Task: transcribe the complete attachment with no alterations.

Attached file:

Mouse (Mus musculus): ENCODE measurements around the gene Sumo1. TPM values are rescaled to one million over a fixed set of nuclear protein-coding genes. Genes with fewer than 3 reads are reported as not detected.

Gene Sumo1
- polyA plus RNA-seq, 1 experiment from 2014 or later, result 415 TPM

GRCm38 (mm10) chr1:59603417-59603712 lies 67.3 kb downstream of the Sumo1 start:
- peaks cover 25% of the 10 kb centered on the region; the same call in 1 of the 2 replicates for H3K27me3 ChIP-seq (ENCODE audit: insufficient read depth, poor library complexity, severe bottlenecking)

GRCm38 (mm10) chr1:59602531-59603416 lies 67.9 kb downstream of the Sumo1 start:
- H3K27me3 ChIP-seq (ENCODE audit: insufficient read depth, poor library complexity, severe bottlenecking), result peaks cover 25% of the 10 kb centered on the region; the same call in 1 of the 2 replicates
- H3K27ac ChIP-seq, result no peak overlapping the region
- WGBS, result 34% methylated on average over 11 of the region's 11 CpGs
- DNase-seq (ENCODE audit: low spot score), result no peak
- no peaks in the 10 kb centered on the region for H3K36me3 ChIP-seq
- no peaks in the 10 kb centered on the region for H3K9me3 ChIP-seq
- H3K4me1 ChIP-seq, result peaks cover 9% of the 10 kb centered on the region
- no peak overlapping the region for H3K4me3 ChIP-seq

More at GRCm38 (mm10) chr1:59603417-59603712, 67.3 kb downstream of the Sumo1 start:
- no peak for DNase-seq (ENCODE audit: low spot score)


Mouse (Mus musculus): ENCODE measurements around the gene Sumo1. TPM values are rescaled to one million over a fixed set of nuclear protein-coding genes. Genes with fewer than 3 reads are reported as not detected.

Gene Sumo1
- polyA plus RNA-seq, 1 experiment from 2014 or later, result 415 TPM

GRCm38 (mm10) chr1:59603417-59603712 lies 67.3 kb downstream of the Sumo1 start:
- peaks cover 25% of the 10 kb centered on the region; the same call in 1 of the 2 replicates for H3K27me3 ChIP-seq (ENCODE audit: insufficient read depth, poor library complexity, severe bottlenecking)

GRCm38 (mm10) chr1:59602531-59603416 lies 67.9 kb downstream of the Sumo1 start:
- H3K27me3 ChIP-seq (ENCODE audit: insufficient read depth, poor library complexity, severe bottlenecking), result peaks cover 25% of the 10 kb centered on the region; the same call in 1 of the 2 replicates
- H3K27ac ChIP-seq, result no peak overlapping the region
- WGBS, result 34% methylated on average over 11 of the region's 11 CpGs
- DNase-seq (ENCODE audit: low spot score), result no peak
- no peaks in the 10 kb centered on the region for H3K36me3 ChIP-seq
- no peaks in the 10 kb centered on the region for H3K9me3 ChIP-seq
- H3K4me1 ChIP-seq, result peaks cover 9% of the 10 kb centered on the region
- no peak overlapping the region for H3K4me3 ChIP-seq

More at GRCm38 (mm10) chr1:59603417-59603712, 67.3 kb downstream of the Sumo1 start:
- no peak for DNase-seq (ENCODE audit: low spot score)